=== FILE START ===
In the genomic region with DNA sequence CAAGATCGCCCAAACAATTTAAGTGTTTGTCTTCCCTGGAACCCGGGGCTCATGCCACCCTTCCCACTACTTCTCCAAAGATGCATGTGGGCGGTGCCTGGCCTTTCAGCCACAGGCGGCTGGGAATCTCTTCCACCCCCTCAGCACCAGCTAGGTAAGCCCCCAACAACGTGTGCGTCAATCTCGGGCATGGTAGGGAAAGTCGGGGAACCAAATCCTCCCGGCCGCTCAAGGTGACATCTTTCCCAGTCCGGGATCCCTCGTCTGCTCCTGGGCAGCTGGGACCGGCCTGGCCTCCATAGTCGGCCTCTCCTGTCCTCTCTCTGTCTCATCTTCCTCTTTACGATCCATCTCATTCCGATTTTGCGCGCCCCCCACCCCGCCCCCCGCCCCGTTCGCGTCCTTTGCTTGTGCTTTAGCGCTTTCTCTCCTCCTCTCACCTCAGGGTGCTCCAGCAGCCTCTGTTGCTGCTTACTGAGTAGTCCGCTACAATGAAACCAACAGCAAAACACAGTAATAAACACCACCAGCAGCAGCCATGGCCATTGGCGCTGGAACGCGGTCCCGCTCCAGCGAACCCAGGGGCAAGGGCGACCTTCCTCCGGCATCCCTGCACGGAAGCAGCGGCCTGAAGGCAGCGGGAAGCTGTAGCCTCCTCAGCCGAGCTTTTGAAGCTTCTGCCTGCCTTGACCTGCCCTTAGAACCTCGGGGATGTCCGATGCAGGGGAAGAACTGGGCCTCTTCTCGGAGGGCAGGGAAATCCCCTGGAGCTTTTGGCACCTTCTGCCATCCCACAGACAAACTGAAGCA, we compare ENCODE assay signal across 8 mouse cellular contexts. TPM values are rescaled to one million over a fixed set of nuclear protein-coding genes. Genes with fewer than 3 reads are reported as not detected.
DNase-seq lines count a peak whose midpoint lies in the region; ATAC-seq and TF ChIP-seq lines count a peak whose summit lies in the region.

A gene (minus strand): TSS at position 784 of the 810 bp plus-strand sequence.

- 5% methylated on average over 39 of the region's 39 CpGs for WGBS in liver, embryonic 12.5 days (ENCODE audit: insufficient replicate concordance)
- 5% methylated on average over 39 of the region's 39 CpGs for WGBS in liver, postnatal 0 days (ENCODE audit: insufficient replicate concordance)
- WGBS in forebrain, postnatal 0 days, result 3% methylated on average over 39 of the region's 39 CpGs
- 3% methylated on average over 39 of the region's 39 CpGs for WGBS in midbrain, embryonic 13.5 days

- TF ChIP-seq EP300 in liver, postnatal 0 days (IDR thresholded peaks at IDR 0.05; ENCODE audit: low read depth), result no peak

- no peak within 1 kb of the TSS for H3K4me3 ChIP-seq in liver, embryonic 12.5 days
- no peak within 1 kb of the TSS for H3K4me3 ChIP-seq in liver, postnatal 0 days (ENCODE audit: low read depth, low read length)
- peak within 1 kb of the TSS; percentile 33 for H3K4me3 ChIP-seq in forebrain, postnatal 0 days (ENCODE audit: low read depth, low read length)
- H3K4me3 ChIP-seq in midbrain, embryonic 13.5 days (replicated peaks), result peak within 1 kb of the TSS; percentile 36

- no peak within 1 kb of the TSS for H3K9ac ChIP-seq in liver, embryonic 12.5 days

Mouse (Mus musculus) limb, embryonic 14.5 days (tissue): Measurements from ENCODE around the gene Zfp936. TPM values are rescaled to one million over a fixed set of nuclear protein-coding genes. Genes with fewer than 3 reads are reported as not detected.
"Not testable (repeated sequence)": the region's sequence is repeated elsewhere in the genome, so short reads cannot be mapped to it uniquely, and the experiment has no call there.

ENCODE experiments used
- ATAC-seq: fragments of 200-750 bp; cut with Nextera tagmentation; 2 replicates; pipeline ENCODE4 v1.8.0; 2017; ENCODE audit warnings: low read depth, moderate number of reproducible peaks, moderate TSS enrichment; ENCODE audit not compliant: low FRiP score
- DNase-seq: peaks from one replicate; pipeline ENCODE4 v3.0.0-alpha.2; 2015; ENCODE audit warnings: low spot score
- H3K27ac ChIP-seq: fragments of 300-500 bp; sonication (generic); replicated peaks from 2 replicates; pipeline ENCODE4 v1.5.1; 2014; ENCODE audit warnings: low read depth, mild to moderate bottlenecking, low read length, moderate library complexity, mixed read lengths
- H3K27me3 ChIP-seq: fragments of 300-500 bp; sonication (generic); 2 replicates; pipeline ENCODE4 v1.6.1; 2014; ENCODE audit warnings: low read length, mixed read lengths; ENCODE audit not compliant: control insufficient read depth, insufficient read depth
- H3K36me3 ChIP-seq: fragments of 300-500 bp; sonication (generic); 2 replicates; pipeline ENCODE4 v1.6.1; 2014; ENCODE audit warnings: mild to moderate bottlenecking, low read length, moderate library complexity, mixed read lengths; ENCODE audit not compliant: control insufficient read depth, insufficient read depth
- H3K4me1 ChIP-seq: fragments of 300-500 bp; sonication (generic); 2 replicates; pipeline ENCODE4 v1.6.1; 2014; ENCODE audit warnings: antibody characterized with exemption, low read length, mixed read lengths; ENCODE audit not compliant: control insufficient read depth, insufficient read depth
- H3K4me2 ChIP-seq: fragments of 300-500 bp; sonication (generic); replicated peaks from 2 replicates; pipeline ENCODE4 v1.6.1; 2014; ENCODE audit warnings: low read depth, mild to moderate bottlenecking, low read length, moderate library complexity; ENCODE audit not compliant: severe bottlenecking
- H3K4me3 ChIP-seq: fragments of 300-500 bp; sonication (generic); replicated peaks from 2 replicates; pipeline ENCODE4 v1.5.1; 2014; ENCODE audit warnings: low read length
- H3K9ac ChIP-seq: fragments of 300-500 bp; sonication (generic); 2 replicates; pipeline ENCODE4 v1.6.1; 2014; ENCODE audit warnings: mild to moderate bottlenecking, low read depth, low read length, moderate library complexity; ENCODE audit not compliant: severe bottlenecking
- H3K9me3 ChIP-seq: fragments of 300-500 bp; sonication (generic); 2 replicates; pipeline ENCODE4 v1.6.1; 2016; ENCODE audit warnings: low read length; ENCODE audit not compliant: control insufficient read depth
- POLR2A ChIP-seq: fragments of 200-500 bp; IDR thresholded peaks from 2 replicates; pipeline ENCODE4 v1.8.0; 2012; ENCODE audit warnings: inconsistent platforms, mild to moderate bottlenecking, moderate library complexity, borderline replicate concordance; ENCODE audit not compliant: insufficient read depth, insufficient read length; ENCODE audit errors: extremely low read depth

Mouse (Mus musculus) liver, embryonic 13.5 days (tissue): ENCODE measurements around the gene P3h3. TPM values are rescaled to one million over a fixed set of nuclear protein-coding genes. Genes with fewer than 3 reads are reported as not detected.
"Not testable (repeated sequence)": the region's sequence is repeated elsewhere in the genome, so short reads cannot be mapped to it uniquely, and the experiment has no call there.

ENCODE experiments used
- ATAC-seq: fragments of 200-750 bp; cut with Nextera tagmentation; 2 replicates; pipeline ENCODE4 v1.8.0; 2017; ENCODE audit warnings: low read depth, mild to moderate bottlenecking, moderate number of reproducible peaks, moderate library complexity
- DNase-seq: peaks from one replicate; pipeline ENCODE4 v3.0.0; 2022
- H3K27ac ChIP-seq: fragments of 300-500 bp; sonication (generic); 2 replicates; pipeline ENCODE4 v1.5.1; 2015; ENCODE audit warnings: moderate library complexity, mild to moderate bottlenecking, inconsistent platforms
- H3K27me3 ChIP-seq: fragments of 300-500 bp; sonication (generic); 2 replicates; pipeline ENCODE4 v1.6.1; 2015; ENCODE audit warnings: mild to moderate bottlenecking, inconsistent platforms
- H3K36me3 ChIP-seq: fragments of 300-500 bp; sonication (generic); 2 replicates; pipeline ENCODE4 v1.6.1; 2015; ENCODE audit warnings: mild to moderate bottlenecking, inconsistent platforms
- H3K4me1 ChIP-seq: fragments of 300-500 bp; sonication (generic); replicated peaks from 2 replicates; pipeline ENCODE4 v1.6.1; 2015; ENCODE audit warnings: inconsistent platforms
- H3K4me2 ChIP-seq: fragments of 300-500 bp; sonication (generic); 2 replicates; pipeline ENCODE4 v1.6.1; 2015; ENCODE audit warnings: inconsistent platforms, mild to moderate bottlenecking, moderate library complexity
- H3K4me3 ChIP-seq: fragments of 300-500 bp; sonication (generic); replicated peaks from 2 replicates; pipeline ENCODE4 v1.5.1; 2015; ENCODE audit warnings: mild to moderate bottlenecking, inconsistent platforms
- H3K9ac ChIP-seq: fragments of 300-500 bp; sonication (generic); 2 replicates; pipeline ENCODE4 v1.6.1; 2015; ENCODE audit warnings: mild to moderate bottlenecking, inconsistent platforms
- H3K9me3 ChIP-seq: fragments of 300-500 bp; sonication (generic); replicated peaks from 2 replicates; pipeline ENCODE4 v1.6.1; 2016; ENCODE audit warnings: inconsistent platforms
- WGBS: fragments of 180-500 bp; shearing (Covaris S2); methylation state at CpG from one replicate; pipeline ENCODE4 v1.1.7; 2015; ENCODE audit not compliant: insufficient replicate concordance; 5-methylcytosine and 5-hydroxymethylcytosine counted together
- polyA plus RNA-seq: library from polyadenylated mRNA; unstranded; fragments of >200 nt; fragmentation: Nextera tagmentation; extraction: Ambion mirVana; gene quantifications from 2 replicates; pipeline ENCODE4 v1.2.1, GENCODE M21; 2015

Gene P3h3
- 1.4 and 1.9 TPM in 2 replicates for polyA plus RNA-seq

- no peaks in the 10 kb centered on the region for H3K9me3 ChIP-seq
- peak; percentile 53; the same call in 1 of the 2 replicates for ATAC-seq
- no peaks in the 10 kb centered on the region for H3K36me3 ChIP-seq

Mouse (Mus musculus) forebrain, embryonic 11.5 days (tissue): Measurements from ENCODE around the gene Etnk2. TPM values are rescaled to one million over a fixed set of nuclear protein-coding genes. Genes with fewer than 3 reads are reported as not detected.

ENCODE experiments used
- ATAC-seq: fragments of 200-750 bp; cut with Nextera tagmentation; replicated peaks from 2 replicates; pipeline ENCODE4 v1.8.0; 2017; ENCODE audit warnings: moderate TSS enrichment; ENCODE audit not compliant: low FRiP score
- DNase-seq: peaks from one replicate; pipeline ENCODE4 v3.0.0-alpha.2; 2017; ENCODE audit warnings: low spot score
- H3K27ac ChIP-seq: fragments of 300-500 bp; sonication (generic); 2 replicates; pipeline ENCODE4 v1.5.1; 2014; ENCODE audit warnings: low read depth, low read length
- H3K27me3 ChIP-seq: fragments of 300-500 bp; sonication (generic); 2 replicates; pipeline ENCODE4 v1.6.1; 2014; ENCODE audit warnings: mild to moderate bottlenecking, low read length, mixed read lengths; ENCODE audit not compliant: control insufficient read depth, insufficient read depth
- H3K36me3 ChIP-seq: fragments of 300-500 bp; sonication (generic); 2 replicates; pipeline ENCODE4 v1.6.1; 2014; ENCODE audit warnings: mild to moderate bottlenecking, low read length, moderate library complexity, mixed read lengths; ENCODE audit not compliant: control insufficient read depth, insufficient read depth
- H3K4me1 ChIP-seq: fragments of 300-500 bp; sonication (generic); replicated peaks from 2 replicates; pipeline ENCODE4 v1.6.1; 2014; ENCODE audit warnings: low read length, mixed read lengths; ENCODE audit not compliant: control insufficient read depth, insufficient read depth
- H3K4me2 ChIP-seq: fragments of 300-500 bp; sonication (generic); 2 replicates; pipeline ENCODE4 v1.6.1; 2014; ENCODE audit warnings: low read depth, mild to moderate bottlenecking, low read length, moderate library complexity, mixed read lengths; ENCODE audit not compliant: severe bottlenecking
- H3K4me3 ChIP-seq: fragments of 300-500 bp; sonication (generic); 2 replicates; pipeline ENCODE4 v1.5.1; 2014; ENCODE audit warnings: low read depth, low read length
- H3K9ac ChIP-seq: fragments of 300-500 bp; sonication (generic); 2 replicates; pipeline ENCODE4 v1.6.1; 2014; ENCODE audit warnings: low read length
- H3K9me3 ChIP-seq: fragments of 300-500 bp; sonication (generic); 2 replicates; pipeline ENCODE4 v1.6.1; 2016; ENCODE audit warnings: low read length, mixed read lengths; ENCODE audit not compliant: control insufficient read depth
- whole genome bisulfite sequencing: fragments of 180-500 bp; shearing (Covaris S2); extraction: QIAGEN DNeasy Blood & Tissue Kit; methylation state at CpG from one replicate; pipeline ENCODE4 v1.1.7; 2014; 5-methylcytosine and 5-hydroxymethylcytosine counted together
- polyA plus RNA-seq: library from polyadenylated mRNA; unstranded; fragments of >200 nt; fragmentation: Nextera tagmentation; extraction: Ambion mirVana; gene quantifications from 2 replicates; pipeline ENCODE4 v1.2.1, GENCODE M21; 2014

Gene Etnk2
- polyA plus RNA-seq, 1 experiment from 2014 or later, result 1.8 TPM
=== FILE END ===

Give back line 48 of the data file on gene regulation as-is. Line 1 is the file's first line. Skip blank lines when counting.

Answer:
Mouse (Mus musculus) forebrain, embryonic 11.5 days (tissue): Measurements from ENCODE around the gene Etnk2. TPM values are rescaled to one million over a fixed set of nuclear protein-coding genes. Genes with fewer than 3 reads are reported as not detected.